Notes and Editorial Reviews
There have been fine Jarnach chamber and instrumental discs before. The pianist on this Capriccio release for instance, Kolja Lessing, contributed materially to the success of a Divox CD devoted to songs and sonatas – including the Sonata for solo violin and the Sarabande for piano (Divox 29801). Lessing is again at the centre of things in this release.
Three of the works are relatively early – all written in the teens or twenties – and one, the formidable Second Piano Sonata dates from 1952. All reveal the close connection between Jarnach’s writing and Busoni’s New Classicism, an inheritance that gives great weight but also lyrical reflectiveness to Jarnach’s scores. The 1952 Sonata for example has exceptional clarity whilst discharging clear debts to Busoni and through him to Bach. It’s a sonata that embraces the elliptical as well as the Late Romantic, reflective as well as more chordally extrovert. The finale’s march mottos and fugal feints are part of a pattern of sometimes cryptic tonality, though Jarnach’s harmonies are invariably nourishing and complex.
The early Aria for violin and piano, composed between 1918 and 1922 demonstrates how deep rooted was the Bach-Busoni inheritance. It’s based on the Andante of Bach’s second Sonata in A minor for solo violin with its late Romanticism coloured by some impressionist harmonies. The strength of the piece derives from the tension between the two undoubted influences. Lessing is an adept violinist as well as a fine pianist but here the honours are taken by Ingolf Turban who proves massively committed to the Aria’s expressive arsenal – really committed playing.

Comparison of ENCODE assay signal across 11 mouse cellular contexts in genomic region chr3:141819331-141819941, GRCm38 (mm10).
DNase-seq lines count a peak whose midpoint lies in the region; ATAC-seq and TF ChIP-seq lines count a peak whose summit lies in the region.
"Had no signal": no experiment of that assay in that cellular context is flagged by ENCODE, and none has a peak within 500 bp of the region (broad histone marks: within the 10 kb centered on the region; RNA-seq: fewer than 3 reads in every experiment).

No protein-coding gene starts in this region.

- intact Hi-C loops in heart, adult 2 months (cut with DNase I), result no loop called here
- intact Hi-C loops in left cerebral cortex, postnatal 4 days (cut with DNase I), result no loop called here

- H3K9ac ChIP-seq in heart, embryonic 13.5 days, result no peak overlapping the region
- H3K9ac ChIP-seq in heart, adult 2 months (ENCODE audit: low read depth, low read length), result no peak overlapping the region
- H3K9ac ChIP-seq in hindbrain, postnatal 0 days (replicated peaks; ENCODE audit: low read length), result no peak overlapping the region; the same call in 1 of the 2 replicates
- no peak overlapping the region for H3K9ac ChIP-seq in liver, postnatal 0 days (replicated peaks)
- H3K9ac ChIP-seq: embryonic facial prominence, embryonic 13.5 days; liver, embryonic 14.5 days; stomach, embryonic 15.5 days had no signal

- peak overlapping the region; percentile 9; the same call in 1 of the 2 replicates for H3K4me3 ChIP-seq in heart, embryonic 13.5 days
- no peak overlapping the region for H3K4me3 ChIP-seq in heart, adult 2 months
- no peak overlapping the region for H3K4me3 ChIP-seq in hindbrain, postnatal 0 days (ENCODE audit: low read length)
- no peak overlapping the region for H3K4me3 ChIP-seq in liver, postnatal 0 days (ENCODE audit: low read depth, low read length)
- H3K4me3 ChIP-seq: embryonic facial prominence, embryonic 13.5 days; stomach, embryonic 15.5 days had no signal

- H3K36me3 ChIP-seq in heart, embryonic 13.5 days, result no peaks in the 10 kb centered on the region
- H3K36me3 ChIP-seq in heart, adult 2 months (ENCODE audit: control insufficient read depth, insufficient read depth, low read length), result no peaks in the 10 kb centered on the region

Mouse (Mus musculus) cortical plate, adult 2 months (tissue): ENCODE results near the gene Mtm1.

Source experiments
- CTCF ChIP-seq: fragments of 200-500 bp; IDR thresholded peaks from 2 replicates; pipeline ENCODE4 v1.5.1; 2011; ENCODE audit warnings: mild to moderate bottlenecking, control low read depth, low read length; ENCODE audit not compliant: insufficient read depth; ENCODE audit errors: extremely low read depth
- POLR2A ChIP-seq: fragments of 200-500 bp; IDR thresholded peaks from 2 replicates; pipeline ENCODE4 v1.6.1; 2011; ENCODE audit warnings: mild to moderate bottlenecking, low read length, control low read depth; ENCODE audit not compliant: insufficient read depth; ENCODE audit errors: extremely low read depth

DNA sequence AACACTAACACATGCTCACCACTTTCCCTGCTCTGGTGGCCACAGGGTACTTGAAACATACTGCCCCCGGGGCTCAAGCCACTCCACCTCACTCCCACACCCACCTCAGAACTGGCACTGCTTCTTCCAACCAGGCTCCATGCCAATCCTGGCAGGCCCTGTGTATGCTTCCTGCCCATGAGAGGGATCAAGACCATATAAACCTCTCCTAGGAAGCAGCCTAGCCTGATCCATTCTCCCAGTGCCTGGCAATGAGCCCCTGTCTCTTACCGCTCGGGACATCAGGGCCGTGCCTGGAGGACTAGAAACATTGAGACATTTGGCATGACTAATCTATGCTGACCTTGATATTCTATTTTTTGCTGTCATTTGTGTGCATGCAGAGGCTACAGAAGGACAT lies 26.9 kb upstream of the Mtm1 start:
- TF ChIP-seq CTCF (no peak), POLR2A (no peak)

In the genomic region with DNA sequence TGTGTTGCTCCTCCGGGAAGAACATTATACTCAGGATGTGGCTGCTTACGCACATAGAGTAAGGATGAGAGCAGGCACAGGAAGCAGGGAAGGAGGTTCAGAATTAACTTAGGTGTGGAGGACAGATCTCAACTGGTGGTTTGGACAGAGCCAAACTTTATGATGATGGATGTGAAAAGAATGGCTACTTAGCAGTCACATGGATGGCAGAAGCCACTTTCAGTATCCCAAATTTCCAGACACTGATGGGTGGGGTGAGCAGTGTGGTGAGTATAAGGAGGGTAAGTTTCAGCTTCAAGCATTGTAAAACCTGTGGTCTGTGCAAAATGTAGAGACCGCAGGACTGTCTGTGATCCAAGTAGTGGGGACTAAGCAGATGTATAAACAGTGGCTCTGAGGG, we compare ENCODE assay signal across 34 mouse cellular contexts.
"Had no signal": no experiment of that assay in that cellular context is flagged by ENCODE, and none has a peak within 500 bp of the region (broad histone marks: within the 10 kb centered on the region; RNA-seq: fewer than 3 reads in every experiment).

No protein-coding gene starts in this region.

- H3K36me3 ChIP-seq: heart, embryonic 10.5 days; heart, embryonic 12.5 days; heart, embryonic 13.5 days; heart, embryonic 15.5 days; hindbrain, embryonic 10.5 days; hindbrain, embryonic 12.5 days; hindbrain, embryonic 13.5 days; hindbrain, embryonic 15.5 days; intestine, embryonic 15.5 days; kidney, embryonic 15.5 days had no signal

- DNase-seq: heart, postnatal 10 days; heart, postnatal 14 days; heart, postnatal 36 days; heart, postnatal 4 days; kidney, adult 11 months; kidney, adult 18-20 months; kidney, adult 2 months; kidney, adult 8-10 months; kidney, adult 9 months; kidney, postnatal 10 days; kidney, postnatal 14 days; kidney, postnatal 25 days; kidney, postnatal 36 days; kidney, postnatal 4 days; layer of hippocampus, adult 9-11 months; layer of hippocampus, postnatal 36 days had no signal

The Three Rhapsodies date from 1927, the year Jarnach accepted a chair of composition at the Musikhochschüle in Cologne. These are rhythmically charged and exciting pieces, variously based on baroque procedure and more reflective of current trends in dance based music – though one shouldn’t suggest that these are even remotely similar to the kind of Weill-Schulhoff-Haas approach to dance and jazz music. The impressionism is subtle, the rhythms quixotic, and the writing and associated co-ordination questions between the two instruments sound demanding. Turban and Lessing ensure triumphantly that such matters are subordinated to strictly musical matters.
Romancero 1 was written slightly earlier, in 1924. It has a satisfying tonality, and manages to embraces a sort of modified narrative-ballad structure to increasingly beneficial results. The central movement is a brief, jazzy scherzo and the finale an alternately rather terse and driving one, rich in melodic strands and incident.
Jarnach has been well served here once again. The recording quality is fine, the documentation thorough and the performances outstanding.
-- Jonathan Woolf, MusicWeb International